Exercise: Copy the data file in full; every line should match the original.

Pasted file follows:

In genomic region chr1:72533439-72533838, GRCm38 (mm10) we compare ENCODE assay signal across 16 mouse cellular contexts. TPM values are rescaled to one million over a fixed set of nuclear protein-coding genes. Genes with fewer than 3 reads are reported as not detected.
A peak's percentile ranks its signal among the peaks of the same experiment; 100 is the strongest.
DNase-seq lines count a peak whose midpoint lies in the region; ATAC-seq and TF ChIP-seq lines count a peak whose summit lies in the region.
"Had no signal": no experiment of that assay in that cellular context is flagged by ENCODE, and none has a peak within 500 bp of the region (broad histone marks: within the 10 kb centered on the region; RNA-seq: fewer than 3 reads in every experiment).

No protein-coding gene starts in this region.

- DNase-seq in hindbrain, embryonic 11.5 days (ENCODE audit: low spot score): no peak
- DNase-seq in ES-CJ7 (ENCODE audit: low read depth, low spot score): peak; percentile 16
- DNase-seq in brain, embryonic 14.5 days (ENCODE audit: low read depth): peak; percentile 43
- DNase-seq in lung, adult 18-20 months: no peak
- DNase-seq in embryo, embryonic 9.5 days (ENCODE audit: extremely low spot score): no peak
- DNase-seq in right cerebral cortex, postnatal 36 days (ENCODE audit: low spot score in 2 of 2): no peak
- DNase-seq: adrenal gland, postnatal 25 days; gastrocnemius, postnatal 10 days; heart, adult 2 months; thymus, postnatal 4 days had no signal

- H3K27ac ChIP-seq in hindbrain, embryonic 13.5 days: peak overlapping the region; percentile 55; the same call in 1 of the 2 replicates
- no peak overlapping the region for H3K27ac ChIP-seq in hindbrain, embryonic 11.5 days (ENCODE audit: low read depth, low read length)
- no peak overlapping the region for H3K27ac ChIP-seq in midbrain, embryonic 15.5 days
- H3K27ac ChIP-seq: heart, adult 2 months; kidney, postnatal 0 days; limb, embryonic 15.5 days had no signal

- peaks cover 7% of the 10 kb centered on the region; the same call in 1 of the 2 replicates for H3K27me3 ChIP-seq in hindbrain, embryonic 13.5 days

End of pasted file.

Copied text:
In genomic region chr1:72533439-72533838, GRCm38 (mm10) we compare ENCODE assay signal across 16 mouse cellular contexts. TPM values are rescaled to one million over a fixed set of nuclear protein-coding genes. Genes with fewer than 3 reads are reported as not detected.
A peak's percentile ranks its signal among the peaks of the same experiment; 100 is the strongest.
DNase-seq lines count a peak whose midpoint lies in the region; ATAC-seq and TF ChIP-seq lines count a peak whose summit lies in the region.
"Had no signal": no experiment of that assay in that cellular context is flagged by ENCODE, and none has a peak within 500 bp of the region (broad histone marks: within the 10 kb centered on the region; RNA-seq: fewer than 3 reads in every experiment).

No protein-coding gene starts in this region.

- DNase-seq in hindbrain, embryonic 11.5 days (ENCODE audit: low spot score): no peak
- DNase-seq in ES-CJ7 (ENCODE audit: low read depth, low spot score): peak; percentile 16
- DNase-seq in brain, embryonic 14.5 days (ENCODE audit: low read depth): peak; percentile 43
- DNase-seq in lung, adult 18-20 months: no peak
- DNase-seq in embryo, embryonic 9.5 days (ENCODE audit: extremely low spot score): no peak
- DNase-seq in right cerebral cortex, postnatal 36 days (ENCODE audit: low spot score in 2 of 2): no peak
- DNase-seq: adrenal gland, postnatal 25 days; gastrocnemius, postnatal 10 days; heart, adult 2 months; thymus, postnatal 4 days had no signal

- H3K27ac ChIP-seq in hindbrain, embryonic 13.5 days: peak overlapping the region; percentile 55; the same call in 1 of the 2 replicates
- no peak overlapping the region for H3K27ac ChIP-seq in hindbrain, embryonic 11.5 days (ENCODE audit: low read depth, low read length)
- no peak overlapping the region for H3K27ac ChIP-seq in midbrain, embryonic 15.5 days
- H3K27ac ChIP-seq: heart, adult 2 months; kidney, postnatal 0 days; limb, embryonic 15.5 days had no signal

- peaks cover 7% of the 10 kb centered on the region; the same call in 1 of the 2 replicates for H3K27me3 ChIP-seq in hindbrain, embryonic 13.5 days